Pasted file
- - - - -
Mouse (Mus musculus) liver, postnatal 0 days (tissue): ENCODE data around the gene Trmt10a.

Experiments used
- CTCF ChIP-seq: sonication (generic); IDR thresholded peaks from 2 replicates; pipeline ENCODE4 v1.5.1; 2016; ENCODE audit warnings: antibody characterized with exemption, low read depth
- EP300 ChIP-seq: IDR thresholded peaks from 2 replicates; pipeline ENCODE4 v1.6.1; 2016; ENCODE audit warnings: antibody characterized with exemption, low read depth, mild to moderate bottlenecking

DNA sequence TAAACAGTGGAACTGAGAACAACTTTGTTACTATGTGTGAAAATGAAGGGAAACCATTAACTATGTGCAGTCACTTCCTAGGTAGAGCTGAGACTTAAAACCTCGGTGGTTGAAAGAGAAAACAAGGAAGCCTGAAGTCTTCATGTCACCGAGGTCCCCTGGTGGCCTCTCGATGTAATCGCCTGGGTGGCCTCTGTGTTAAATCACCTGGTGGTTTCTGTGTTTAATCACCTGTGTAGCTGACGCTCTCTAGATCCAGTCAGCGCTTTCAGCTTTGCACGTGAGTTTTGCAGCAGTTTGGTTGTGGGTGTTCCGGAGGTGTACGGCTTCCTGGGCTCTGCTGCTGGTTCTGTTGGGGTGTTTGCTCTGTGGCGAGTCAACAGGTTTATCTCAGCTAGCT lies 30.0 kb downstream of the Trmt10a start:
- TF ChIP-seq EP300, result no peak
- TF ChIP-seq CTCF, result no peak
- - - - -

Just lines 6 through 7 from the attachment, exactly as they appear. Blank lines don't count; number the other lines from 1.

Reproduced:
- TF ChIP-seq EP300, result no peak
- TF ChIP-seq CTCF, result no peak